Barring the Unforeseen
October 26-31, 2010
Mike Daisey returns to his roots in a monologue told from a vast and unknowable northern province called childhood. Woven together from Maine ghost stories, the history of spiritualism, H.P. Lovecraft’s tortured life, and the unspeakable dread lurking under your bed, Daisey creates a monologue about why we tell ghost stories, and the precious, terrifying gifts they bring us. Unsettling and inquisitive, he embarks on a journey with a daring audience to come back with answers.
A special 3B presentation.
Created and Performed by Mike Daisey
Directed by Jean-Michele Gregory
Performances October 26-31.
Nightly at 8pm
At IRT: 154 Christopher St., #3B (3rd floor)
Tickets $25 – available on Brown Paper Tickets
Space extremely limited!
ABOUT MIKE DAISEY
“The master storyteller—one of the finest solo performers of his generation.”
— New York Times
“Just once, it’d be nice to see Mike Daisey and Garrison Keillor trade places, just to see Daisey rip the lid off Lake Wobegon and expose its wicked underbelly. Daisey is a mesmerizing performer who spins words into comic and emotional gold, revealing as much about himself as the subjects he is discussing.”
— Oakland Tribune
“Sharp-witted, passionately delivered talk about matters both small and huge, at once utterly individual and achingly universal.”
— Boston Globe
“Daisey’s skill is that he is able to talk about the historical and make it human, the personal and make it universal, so that the listener is both informed and transformed.”
— Paper Magazine
“Engaging and intellectually curious…Mr. Daisey is rarely obvious.”
— New York Times
“Daisey has a knack for pushing the boundaries of comedy and candor, with unflinchingly honest descriptions that show the performer’s personal strengths and weaknesses. The result is cathartic.”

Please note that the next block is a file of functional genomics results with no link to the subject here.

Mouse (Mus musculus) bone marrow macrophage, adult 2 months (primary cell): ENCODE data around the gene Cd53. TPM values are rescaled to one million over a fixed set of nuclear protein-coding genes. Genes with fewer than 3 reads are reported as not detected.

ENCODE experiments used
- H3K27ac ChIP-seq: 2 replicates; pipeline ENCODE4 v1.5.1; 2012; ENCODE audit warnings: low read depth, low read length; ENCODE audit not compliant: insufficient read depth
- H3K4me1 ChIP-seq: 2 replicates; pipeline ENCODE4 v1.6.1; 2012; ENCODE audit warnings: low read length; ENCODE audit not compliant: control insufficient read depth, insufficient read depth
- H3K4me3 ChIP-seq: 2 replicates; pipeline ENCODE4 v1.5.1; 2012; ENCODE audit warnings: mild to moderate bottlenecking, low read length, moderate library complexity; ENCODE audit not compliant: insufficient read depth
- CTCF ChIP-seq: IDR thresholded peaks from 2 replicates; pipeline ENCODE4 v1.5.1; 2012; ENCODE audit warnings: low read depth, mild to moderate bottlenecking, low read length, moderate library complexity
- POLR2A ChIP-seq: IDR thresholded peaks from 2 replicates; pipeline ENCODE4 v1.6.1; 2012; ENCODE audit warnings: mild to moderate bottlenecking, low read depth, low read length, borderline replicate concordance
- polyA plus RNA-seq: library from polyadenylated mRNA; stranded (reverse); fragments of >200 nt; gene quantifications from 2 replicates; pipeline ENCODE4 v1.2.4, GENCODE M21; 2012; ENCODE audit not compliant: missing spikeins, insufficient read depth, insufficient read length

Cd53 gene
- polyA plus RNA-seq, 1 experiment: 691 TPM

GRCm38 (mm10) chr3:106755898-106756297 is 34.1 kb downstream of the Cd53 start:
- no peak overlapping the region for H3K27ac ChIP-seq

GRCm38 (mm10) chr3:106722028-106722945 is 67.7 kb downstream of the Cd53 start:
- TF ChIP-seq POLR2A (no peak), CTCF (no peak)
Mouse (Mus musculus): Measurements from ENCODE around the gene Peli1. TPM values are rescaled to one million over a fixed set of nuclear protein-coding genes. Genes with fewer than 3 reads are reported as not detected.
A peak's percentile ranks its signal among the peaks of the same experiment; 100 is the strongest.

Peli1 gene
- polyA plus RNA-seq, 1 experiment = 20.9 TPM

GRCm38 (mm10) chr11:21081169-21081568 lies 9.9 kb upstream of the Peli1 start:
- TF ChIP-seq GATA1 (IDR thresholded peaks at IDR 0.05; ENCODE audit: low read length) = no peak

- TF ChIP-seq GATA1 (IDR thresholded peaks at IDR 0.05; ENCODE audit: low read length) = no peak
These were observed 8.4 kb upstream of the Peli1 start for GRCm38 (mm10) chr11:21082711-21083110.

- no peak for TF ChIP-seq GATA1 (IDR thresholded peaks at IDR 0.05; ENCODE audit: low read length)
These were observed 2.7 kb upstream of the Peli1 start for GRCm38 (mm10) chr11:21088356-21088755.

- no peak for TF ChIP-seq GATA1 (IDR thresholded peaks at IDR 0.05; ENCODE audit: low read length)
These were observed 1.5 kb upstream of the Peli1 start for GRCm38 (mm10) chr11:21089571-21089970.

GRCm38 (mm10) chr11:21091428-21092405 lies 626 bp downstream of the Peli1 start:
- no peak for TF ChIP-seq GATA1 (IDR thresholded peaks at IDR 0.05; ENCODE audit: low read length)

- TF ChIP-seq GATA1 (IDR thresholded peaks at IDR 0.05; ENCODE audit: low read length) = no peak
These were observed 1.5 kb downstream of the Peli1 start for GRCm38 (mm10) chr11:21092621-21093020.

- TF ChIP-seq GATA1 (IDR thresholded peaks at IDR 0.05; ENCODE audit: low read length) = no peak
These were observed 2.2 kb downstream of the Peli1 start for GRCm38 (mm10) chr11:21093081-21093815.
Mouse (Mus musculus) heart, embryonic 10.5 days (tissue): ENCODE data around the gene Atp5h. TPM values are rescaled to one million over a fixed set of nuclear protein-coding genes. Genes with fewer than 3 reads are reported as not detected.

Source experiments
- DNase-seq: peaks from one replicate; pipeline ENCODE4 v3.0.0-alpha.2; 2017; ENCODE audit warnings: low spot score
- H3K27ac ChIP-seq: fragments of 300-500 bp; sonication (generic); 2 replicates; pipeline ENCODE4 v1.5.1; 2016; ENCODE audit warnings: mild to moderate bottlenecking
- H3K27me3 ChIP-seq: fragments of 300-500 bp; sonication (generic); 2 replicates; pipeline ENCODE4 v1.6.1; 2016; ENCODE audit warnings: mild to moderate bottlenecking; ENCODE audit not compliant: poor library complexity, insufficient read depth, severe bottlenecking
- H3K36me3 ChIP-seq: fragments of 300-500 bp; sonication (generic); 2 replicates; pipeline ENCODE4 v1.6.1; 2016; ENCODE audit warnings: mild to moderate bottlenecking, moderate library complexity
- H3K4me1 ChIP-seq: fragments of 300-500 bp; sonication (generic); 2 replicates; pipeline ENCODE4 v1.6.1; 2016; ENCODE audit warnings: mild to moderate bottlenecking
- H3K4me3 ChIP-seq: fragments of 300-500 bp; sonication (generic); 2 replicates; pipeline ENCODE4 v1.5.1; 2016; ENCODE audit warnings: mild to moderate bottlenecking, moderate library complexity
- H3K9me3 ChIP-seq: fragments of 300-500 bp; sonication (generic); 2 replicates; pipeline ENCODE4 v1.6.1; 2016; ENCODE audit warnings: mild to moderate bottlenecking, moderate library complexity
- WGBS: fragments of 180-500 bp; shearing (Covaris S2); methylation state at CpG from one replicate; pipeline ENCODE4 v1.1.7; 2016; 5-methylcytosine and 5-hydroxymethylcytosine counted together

“Irresistible storytelling . . . elevating and hilarious.”
— San Francisco Weekly
MIKE DAISEY has been called “the master storyteller” and “one of the finest solo performers of his generation” by the New York Times for his groundbreaking monologues which weave together autobiography, gonzo journalism, and unscripted performance to tell hilarious and heartbreaking stories that cut to the bone, exposing secret histories and unexpected connections. His monologues include last season’s critically acclaimed The Last Cargo Cult (developed in part at IRT), the controversial How Theater Failed America, the six-hour epic Great Men of Genius, the unrepeatable series All Stories Are Fiction, and his latest, The Agony and the Ecstasy of Steve Jobs. He has performed across five continents, ranging from Off-Broadway at the Public Theater to remote islands in the South Pacific, from the Sydney Opera House to abandoned theaters in post-Communist Tajikistan. He’s been a guest on the Late Show with David Letterman, as well as a commentator and contributor to WIRED, Vanity Fair, Slate, Salon, NPR and the BBC. His first film, Layover, was shown at the Cannes Film Festival this year, and a feature film of his monologue If You See Something Say Something is currently in post production. His second book, Rough Magic, a collected anthology of his monologues, will be published in 2011. He has been nominated for the Outer Critics Circle Award, two Drama League Awards, and is the recipient of the Bay Area Critics Circle Award, four Seattle Times Footlight Awards, the Sloan Foundation’s Galileo Prize, and a MacDowell Fellowship.
JEAN-MICHELE GREGORY works as a director, editor, and dramaturg, focusing on extemporaneous theatrical works that live in the moment they are told. Working primarily with solo artists, for the last decade she has collaborated with monologist Mike Daisey, directing at venues across the globe including the Public Theater, the Sydney Opera House, Yale Repertory Theatre, the Cherry Lane Theater, the Under the Radar Festival, Woolly Mammoth Theatre, the Barrow Street Theatre, Chicago’s Museum for Contemporary Art, American Repertory Theatre, the Spoleto Festival, Berkeley Repertory Theatre, the Noorderzon Festival, Intiman Theatre, Performance Space 122, the T:BA Festival, and many more. She has also directed New York storyteller Martin Dockery (Wanderlust, The Surprise) and the Seattle-based performer and writer Suzanne Morrison (Yoga Bitch, Optimism). Her productions have received four Seattle Times Footlight Awards (21 Dog Years, The Ugly American, Monopoly!, The Last Cargo Cult), the Bay Area Critics Circle Award (Great Men of Genius), and nominations from the Drama League and Outer Critics Circle (If You See Something Say Something).